Early this afternoon, I received a press release from the U.S. Fish and Wildlife Service, indicating the gray wolf will be removed from “the list of endangered and threatened wildlife and plants” in Michigan, Minnesota and Wisconsin and in portions of adjoining states.
Secretary of the Interior Ken Salazar announced the wolf populations have recovered in the region enough to prompt this move.
The news of the recovery of the populations is great, but I always worry when a formerly endangered species is removed from the list. I want to make sure these animals maintain some degree of protection, otherwise it is too easy for them to return to the list.
The Associated Press story included the following troubling paragraphs –
“” The decision follows a trend of the federal government wanting to get out of the wolf protection business after devoting four decades and tens of millions of dollars to saving the species. “”
“” Instead, individual states are being given control over the future of the legendary predator. “”
This policy could spell doom for gray wolves in states where less-than-humane state legislatures could remove vital protections. We need to enact better policies for animal welfare and the protection of wildlife. We do not need to take huge steps backward, which is what this news seems to suggest.
From the US Fish and Wildlife release –
“Once again, the Endangered Species Act has proved to be an effective tool for bringing species back from the brink of extinction,” Secretary Salazar said. “Thanks to the work of our scientists, wildlife managers, and our state, tribal, and stakeholder partners, gray wolves in the western Great Lakes region are now fully recovered and healthy.”
The rule removing ESA protection for gray wolves in the western Great Lakes becomes effective 30 days after publication in the Federal Register.
“Gray wolves are thriving in the Great Lakes region, and their successful recovery is a testament to the hard work of the Service and our state and local partners,” said Fish and Wildlife Service Director Dan Ashe. “We are confident state and tribal wildlife managers in Michigan, Minnesota and Wisconsin will effectively manage healthy wolf populations now that federal protection is no longer needed.”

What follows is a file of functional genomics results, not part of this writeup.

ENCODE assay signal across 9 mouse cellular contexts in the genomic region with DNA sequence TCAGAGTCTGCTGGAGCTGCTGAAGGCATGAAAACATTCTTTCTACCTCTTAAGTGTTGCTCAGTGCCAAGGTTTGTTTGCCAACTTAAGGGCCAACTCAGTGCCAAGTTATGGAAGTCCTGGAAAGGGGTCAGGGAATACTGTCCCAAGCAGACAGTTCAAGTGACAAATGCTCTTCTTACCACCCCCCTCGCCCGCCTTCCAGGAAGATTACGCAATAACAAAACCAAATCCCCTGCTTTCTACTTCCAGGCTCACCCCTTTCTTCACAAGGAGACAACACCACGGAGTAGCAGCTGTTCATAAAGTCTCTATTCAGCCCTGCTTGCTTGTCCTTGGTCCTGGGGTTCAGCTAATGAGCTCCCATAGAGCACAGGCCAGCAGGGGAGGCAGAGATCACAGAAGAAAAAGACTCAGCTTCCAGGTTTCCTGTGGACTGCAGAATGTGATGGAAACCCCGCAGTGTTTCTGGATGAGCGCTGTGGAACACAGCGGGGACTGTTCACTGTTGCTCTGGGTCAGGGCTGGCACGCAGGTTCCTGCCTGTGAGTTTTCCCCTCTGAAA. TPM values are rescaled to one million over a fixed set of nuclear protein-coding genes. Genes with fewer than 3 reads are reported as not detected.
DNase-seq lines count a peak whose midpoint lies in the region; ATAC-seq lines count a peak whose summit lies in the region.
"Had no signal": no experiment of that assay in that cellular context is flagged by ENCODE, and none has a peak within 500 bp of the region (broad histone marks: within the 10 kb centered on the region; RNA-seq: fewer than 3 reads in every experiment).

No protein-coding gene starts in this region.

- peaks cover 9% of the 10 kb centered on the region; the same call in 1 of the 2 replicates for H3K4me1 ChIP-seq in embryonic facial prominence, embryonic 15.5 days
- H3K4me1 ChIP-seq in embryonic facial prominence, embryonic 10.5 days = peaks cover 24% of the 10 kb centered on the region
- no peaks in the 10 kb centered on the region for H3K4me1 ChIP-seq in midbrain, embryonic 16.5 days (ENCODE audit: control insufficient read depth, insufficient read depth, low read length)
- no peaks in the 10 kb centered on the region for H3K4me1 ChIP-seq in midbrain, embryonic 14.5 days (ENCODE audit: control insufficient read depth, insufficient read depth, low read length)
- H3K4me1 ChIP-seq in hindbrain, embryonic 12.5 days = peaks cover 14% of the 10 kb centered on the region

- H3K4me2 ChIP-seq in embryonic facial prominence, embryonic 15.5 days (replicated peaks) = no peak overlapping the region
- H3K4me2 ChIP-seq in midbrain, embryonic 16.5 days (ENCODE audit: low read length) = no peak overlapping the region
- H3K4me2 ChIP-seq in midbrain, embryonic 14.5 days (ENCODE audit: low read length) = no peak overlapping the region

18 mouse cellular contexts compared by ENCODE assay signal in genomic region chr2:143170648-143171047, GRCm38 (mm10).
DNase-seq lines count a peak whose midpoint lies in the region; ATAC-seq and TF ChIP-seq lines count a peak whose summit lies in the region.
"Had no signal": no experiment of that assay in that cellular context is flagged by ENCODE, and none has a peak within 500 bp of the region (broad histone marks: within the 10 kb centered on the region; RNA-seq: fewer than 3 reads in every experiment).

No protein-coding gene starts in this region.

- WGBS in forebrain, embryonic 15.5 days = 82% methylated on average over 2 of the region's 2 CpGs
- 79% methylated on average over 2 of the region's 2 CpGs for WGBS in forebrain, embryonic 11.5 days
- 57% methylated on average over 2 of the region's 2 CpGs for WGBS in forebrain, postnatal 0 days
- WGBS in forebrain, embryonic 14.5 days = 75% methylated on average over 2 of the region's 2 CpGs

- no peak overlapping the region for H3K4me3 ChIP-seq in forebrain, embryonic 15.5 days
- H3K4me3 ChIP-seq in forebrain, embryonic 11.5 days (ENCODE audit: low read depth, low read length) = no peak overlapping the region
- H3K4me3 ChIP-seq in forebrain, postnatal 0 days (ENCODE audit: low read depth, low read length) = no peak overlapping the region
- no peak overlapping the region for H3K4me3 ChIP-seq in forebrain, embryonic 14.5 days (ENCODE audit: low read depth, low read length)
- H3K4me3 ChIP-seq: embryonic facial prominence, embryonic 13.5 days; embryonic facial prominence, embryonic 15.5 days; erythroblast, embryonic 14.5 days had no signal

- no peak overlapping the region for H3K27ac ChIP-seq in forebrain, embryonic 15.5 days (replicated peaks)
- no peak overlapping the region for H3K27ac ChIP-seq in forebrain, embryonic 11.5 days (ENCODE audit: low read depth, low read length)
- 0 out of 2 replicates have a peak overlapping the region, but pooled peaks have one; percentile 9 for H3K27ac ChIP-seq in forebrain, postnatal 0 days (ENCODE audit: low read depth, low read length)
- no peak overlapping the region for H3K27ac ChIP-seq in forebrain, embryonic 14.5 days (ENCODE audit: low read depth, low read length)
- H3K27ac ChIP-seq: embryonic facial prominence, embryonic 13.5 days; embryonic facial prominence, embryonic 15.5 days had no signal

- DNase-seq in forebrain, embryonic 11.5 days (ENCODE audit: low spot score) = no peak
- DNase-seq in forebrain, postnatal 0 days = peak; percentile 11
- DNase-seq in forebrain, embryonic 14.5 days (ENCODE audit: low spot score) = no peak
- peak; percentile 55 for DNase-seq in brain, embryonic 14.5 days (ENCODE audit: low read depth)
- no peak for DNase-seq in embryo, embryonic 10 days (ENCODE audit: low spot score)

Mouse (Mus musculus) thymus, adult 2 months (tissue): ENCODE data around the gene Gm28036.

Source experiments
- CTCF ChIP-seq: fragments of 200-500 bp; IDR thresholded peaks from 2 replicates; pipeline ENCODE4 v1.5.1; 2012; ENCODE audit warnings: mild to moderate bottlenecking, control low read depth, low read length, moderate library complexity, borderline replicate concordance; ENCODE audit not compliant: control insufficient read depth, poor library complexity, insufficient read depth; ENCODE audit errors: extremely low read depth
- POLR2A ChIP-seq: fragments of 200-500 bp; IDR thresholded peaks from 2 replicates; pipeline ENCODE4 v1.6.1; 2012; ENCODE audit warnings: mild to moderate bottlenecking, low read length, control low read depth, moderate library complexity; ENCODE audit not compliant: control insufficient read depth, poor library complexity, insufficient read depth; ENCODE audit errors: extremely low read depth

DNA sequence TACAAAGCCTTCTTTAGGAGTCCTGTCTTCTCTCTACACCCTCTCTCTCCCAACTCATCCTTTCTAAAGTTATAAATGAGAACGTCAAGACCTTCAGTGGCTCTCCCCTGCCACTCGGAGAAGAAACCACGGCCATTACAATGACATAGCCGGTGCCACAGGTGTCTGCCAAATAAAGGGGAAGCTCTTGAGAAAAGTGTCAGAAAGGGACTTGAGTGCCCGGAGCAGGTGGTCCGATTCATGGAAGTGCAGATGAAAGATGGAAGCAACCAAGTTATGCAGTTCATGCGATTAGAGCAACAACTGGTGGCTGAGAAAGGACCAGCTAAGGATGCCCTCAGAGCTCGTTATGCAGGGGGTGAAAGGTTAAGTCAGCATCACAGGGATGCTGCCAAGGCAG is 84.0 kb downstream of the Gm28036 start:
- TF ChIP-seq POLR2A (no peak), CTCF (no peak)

Wolves total more than 4,000 animals in the three core recovery states in the western Great Lakes area and have exceeded recovery goals. Minnesota’s population is estimated at 2,921 wolves, while an estimated 687 wolves live in Michigan’s Upper Peninsula and another 782 in Wisconsin. Each state has developed a plan to manage wolves after federal protection is removed.
Wolf populations in Wisconsin, Minnesota and Michigan will be monitored for at least five years to ensure the species continues to thrive. If it appears, at any time, that the gray wolf cannot sustain itself without the protections of the ESA, the Service can initiate the listing process, including emergency listing.
In the Service’s May 5, 2011, proposal to delist western Great Lakes wolves, the agency also proposed accepting recent taxonomic information that the gray wolf subspecies Canis lupus lycaon should be elevated to the full species Canis lycaon, and that the population of wolves in the Western Great Lakes is a mix of the two full species, Canis lupus and Canis lycaon. Based on substantial information received from scientists and others during the public comment period, the Service has re-evaluated that proposal, and the final rule considers all wolves in the Western Great Lakes DPS to be Canis lupus.
The Service also previously proposed delisting gray wolves in all or parts of 29 states in the eastern half of the United States. The Service continues to evaluate that portion of the May 5, 2011, proposal and will make a final separate determination at a later date.
Gray wolves were originally listed as subspecies or as regional populations of subspecies in the lower 48 states and Mexico under the ESA in 1973 and its predecessor statutes before that. In 1978, the Service reclassified the gray wolf as an endangered species across all of the lower 48 states and Mexico, except in Minnesota where the gray wolf was classified as threatened.
More information on the recovery of gray wolves in the Western Great Lakes can be found at www.fws.gov/midwest/wolf/
The ESA provides a critical safety net for America’s native fish, wildlife and plants. The Service works to actively engage conservation partners and the public in the search for improved and innovative ways to conserve and recover imperiled species.
To learn more about the Endangered Species Program, visit http://www.fws.gov/endangered/.